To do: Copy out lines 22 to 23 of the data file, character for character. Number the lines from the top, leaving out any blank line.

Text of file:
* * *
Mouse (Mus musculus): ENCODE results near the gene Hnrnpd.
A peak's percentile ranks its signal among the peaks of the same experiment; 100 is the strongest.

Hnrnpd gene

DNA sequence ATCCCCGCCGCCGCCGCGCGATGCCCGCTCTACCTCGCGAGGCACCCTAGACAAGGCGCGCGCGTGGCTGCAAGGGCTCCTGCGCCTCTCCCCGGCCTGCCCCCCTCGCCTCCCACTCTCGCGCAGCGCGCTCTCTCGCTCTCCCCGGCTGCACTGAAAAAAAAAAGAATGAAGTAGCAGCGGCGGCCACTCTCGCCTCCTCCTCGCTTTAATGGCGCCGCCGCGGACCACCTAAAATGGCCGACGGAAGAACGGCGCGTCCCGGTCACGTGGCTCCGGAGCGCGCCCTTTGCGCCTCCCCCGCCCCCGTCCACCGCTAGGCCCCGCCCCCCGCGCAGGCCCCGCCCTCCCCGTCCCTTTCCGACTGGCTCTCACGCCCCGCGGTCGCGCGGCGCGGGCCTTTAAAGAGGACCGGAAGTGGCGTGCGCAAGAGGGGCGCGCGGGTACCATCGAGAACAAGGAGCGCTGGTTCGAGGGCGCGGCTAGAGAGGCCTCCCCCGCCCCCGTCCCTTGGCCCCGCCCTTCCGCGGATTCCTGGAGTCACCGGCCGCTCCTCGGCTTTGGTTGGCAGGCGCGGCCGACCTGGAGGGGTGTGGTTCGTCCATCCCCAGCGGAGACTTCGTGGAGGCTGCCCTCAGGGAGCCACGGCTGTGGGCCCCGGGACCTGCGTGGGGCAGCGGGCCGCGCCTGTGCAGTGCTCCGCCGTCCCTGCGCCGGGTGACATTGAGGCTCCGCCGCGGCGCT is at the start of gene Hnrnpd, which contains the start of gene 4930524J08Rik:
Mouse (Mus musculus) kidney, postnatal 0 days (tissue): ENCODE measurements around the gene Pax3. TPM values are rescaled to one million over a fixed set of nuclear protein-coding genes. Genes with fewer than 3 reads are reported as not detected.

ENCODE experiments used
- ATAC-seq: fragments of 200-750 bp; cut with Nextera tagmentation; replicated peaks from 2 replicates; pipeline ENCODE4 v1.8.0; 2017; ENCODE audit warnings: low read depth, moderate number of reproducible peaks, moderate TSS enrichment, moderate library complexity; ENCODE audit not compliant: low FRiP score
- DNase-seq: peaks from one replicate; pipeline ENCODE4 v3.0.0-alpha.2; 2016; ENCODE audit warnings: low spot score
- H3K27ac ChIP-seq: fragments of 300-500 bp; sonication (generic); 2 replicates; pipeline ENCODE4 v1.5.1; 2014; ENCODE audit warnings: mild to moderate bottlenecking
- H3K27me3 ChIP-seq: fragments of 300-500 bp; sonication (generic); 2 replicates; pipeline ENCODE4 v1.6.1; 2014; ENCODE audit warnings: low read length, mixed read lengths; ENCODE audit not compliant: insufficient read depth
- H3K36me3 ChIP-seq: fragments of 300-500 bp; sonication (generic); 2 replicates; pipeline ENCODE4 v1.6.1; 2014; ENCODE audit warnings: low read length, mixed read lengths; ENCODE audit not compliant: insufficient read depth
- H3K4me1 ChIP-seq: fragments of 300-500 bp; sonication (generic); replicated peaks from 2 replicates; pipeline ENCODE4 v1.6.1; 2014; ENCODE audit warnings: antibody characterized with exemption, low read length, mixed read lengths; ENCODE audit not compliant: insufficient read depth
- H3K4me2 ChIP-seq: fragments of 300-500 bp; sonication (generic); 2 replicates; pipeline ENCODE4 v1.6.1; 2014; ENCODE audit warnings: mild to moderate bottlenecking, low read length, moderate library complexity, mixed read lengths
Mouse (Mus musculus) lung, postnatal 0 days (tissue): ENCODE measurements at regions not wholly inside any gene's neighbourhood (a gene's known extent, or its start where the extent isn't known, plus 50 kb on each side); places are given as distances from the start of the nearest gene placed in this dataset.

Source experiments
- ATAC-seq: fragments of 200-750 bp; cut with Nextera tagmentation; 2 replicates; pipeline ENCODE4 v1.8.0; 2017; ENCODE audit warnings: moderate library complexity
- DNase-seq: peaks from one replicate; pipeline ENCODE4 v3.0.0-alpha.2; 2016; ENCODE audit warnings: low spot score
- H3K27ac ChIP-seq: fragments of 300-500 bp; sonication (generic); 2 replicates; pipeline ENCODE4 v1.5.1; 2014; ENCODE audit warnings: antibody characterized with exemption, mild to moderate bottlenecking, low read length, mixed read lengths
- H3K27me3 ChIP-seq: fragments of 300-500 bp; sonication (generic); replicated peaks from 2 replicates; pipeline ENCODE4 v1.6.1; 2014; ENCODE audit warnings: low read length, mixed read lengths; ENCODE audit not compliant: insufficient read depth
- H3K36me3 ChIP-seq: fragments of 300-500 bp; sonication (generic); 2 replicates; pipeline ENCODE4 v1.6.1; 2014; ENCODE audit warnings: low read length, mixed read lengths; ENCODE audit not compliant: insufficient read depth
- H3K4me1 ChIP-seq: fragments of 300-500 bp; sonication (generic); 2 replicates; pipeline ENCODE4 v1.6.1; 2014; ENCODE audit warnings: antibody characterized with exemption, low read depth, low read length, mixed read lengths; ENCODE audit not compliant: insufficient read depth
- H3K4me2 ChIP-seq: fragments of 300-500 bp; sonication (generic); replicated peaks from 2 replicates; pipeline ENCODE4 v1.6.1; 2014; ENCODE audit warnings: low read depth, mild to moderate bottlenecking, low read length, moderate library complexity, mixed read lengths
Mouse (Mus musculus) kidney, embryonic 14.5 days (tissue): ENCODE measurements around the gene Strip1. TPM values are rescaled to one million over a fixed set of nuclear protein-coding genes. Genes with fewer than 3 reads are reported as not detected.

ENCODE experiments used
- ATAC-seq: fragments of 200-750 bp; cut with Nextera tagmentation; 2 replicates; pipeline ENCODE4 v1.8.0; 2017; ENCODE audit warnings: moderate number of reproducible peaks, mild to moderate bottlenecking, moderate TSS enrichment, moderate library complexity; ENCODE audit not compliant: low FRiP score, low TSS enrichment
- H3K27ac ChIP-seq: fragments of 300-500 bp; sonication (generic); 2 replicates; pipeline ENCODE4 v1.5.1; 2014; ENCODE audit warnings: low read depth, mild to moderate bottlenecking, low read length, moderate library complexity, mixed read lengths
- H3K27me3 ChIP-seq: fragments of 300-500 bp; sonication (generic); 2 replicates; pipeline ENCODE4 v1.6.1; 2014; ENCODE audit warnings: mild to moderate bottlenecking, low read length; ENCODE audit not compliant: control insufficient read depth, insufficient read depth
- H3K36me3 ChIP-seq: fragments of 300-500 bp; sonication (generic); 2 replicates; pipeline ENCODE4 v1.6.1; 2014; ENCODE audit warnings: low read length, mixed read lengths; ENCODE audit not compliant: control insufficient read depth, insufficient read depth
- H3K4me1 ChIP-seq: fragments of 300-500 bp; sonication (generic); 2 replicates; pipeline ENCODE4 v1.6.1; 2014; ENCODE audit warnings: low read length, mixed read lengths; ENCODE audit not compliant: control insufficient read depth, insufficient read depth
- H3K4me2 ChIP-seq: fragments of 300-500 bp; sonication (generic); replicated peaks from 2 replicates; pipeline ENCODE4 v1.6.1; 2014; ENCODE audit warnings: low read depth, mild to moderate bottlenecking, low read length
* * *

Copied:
- H3K4me2 ChIP-seq: fragments of 300-500 bp; sonication (generic); replicated peaks from 2 replicates; pipeline ENCODE4 v1.6.1; 2014; ENCODE audit warnings: low read depth, mild to moderate bottlenecking, low read length, moderate library complexity, mixed read lengths
Mouse (Mus musculus) kidney, embryonic 14.5 days (tissue): ENCODE measurements around the gene Strip1. TPM values are rescaled to one million over a fixed set of nuclear protein-coding genes. Genes with fewer than 3 reads are reported as not detected.